There’s a growing gender gap when it comes to the youngest members of Generation X and college.
A federal survey of about 9,000 young men and women born during the years 1980 to 1984 shows a big disparity when it comes to higher education, with women a third more likely to have received a bachelor's degree by age 27. While it has long been known that women are outpacing men when it comes to pursuing higher education, the extensive study by the Bureau of Labor Statistics highlighted several numbers that show the trend is accelerating.
“This is really an important phenomenon that hasn’t happened overnight,” said Ohio State University sociologist Claudia Buchmann, who last year co-authored a book “The Rise of Women” that sought to answer why more women go to college than men.
At 27 years of age, 32 percent of women had received a bachelor’s degree, compared to 24 percent of men, and by the same age, some 70 percent of women had at least attended some college, compared to 61 percent of men.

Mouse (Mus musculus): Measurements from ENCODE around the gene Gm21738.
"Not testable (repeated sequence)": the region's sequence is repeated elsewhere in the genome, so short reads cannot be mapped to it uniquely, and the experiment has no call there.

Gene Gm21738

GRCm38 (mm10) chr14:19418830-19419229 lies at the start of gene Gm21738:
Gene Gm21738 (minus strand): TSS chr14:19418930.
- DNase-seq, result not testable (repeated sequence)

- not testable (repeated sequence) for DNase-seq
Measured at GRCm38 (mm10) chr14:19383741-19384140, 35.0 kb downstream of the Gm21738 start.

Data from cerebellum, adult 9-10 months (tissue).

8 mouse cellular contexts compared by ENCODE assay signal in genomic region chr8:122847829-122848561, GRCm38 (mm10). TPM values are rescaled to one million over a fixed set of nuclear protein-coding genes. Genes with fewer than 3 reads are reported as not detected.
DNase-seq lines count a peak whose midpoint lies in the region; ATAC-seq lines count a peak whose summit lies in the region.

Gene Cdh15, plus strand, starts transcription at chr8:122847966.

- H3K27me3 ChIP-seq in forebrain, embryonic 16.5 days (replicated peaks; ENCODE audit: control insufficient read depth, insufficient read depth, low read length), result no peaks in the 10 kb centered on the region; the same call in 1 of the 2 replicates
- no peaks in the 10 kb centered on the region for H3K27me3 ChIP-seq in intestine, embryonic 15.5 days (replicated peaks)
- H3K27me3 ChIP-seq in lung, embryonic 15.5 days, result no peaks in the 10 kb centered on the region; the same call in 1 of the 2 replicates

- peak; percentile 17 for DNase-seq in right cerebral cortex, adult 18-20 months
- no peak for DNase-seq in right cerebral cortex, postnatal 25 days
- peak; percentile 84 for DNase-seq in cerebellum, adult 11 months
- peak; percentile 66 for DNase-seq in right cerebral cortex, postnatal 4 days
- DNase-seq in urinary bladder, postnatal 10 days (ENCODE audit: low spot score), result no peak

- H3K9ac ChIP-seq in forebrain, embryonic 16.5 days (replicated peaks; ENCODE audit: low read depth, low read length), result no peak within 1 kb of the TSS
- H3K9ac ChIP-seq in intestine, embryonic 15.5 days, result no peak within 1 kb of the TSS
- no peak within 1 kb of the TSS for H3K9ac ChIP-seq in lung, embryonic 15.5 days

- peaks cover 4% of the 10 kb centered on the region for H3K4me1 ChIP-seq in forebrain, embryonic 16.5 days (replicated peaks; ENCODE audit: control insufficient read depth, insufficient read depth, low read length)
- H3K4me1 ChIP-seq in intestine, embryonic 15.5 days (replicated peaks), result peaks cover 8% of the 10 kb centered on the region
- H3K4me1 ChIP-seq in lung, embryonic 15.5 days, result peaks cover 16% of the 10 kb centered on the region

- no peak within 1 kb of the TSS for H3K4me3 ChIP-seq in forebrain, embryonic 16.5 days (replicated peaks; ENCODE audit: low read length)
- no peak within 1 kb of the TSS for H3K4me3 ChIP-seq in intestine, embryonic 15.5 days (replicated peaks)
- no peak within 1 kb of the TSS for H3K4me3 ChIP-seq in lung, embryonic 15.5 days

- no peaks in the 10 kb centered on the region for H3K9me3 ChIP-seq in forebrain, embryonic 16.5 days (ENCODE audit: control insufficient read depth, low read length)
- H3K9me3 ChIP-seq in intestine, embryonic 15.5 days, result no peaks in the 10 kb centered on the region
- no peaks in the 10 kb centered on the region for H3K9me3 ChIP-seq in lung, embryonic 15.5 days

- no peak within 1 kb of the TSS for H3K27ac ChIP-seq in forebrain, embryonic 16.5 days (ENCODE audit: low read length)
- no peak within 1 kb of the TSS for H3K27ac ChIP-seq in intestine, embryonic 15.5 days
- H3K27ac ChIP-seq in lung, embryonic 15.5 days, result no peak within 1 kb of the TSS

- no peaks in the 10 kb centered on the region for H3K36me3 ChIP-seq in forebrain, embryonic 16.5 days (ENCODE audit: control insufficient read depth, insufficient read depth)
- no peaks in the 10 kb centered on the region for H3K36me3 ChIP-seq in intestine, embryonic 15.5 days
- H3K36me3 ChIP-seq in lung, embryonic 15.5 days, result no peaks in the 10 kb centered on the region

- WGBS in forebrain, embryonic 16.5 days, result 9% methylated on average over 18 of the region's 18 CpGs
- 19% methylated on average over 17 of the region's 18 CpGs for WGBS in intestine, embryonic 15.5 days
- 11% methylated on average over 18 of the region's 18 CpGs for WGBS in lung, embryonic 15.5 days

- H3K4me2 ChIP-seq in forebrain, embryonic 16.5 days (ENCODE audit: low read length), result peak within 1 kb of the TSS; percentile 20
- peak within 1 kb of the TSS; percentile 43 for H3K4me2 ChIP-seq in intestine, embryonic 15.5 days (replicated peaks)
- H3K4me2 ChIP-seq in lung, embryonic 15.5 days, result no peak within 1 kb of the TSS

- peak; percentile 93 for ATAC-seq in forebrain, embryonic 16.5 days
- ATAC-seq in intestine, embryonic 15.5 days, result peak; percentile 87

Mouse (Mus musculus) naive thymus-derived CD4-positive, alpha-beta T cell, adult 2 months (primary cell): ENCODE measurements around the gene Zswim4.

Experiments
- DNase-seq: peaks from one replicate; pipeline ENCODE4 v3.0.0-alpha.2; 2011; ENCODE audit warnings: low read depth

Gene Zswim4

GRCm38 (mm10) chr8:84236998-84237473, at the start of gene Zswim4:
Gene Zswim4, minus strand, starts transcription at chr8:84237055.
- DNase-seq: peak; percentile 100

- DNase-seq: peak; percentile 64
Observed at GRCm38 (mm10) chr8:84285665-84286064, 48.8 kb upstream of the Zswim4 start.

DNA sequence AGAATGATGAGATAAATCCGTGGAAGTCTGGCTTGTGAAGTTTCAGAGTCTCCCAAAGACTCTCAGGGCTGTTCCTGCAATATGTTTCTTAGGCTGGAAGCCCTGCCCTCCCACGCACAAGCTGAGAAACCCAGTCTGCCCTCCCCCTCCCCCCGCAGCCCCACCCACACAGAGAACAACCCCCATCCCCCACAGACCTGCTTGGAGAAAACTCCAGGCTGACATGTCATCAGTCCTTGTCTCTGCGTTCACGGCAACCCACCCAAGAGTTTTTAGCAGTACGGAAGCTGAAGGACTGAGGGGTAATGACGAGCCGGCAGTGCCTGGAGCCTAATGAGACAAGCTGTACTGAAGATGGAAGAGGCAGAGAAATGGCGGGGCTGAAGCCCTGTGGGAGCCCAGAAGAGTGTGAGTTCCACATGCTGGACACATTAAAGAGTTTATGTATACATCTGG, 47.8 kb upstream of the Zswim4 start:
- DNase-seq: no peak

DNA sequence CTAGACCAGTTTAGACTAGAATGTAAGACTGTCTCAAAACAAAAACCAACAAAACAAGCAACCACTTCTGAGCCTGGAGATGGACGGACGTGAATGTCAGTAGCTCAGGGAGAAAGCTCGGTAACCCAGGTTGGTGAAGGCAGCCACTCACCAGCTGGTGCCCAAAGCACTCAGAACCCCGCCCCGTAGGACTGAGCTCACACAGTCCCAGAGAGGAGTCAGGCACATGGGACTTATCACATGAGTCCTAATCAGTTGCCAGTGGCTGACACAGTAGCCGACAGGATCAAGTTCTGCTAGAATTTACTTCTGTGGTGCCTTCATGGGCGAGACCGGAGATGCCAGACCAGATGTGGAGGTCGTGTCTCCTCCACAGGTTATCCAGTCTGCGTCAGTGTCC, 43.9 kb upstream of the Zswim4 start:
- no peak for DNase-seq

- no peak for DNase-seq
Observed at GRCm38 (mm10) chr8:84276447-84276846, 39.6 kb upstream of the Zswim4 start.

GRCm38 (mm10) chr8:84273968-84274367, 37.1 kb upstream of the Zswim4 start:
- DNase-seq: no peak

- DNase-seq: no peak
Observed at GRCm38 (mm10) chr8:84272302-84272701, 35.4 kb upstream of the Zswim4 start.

“This is really an important phenomenon that hasn’t happened overnight.”
- Claudia Buchmann, socialogist at The Ohio State University
Digging deeper into the numbers, the survey found that once students enroll in college, women are more likely to don a cap and gown. Of the 70 percent of women who started college, 46 percent completed their bachelor’s degree by age 27. In comparison, of the 61 percent of men who started college, just 39 percent had completed their bachelor’s degree.
As part of the National Longitudinal Survey of Youth 1997, researchers for the Bureau of Labor Statistics have been tracking the 9,000 respondents for years. They were ages 12 to 17 when first interviewed in 1997, and ages 26 to 32 when interviewed for the 15th time in 2011-12.
Buchmann told FoxNews.com that as society has changed, the opportunities for women have changed and expanded. That includes the opportunity to go to college and get a degree. At the same time the number of men who have gotten college degrees has not changed, she said.
The so-called Generation X includes Americans born between 1965 and 1984, but the survey focused only on the years from 1980-84.